The Atlantic Salmon Federation (ASF), Canada, will play a leading scientific role in the new Atlantic Salmon Research joint venture announced by Fisheries and Oceans Canada (DFO).

There has never been a body to coordinate work and pool resources from government, university and NGO researchers studying Atlantic salmon. This affects conservation efforts and means fewer wild Atlantic salmon for First Nations and other communities that rely on the species for food and income.

The Atlantic Salmon Research joint venture, managed by DFO, will ensure studies do not overlap, and will prioritize spending to answer pressing questions. This agreement will supplement and extend existing research areas and programs.

ASF will receive $250,000 from DFO to expand its critical sonar and satellite salmon tracking program.

“With the addition of more sensors and another study river, we are moving toward completing a precise map of the entire migration route of Atlantic salmon," says ASF president Bill Taylor. "DFO deserves credit for the action they are taking on Atlantic salmon conservation."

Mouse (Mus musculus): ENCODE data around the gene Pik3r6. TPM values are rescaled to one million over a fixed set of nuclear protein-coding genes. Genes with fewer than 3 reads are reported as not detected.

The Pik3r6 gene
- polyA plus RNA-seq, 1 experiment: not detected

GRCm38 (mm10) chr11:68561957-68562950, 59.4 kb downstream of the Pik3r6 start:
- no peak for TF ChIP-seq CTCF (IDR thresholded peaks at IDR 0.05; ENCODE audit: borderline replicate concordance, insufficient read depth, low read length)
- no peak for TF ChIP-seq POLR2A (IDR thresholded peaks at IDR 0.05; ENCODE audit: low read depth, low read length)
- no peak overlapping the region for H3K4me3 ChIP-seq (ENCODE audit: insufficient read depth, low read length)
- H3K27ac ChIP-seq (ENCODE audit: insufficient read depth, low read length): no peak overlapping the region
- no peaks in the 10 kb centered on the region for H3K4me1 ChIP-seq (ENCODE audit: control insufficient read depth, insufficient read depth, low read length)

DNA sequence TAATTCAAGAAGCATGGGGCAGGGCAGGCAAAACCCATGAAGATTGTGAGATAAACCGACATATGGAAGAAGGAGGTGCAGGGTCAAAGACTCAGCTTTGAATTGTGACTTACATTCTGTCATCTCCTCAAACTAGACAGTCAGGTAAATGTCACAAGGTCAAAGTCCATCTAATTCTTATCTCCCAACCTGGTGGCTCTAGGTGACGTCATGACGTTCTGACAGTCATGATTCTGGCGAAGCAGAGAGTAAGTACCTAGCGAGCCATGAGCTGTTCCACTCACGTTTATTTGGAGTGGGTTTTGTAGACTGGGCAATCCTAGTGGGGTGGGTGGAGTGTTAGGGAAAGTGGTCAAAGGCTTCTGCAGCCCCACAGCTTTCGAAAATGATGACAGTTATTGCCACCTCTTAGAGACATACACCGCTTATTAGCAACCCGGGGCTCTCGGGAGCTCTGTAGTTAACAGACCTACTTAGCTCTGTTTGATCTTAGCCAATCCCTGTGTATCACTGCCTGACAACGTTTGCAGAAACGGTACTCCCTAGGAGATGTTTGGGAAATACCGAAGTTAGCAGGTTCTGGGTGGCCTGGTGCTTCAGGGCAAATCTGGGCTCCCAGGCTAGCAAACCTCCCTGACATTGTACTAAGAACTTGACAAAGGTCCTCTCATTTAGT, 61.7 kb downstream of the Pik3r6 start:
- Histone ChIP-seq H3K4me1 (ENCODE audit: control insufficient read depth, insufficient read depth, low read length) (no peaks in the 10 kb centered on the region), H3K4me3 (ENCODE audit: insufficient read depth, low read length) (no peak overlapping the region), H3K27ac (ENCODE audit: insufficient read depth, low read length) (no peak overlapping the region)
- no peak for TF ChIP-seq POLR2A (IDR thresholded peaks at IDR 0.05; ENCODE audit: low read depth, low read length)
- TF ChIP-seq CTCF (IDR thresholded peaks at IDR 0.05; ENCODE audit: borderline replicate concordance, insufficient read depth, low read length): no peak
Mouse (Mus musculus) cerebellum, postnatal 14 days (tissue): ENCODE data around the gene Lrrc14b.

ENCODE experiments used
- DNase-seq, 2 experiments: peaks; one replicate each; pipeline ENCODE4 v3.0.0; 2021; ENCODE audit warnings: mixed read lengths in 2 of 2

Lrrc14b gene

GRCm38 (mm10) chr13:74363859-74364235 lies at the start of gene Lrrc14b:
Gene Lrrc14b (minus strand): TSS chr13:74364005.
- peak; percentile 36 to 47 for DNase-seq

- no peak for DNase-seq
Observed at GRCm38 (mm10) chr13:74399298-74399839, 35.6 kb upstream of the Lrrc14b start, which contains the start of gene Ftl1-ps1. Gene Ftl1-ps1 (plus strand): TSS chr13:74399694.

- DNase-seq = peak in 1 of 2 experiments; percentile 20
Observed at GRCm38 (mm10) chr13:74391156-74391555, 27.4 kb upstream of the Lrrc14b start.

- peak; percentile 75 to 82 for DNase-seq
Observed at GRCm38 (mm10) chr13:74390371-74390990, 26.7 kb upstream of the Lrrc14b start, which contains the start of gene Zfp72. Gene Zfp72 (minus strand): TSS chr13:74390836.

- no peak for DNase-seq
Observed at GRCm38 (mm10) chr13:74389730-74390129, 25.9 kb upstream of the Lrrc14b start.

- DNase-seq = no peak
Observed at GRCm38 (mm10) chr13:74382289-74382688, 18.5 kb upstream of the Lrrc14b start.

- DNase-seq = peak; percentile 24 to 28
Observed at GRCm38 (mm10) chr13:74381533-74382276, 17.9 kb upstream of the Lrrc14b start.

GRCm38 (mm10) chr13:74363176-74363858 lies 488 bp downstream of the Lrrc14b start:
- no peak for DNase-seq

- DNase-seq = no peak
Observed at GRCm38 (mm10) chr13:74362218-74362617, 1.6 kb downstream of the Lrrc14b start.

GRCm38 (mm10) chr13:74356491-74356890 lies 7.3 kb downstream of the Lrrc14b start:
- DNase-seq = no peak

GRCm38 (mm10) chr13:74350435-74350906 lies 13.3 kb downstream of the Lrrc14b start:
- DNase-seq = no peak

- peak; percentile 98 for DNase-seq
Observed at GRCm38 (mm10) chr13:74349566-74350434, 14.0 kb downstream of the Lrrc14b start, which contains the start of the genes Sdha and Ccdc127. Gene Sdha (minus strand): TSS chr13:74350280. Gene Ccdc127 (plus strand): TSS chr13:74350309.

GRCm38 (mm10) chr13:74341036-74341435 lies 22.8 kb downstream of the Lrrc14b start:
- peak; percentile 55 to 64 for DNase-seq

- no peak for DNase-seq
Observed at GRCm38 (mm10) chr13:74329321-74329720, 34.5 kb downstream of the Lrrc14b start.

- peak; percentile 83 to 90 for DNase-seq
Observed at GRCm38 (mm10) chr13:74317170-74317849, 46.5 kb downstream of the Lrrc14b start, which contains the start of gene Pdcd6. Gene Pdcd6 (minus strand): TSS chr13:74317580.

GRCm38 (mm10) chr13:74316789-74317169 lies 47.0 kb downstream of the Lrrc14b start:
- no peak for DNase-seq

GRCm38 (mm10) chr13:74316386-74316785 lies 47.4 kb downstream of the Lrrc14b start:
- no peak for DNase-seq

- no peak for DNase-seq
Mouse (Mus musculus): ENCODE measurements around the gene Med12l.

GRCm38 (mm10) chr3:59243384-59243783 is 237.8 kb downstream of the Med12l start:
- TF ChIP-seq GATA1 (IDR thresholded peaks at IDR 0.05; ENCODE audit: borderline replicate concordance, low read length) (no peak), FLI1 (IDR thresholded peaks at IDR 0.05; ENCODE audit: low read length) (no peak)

The Atlantic Salmon Research joint venture was formed in response to record low salmon runs in 2014. ASF's tracking program reveals data on predator-prey interactions, preferred depths and water temperatures and the speed and timing of migration to improve the effectiveness of efforts and rebuild populations.

"ASF has earned an excellent international reputation for its science and research programs. This joint venture will coordinate the work of everyone and create more partnerships to ensure conservation decisions are backed up by the best knowledge," says Jonathan Carr, ASF's executive director of research and environment.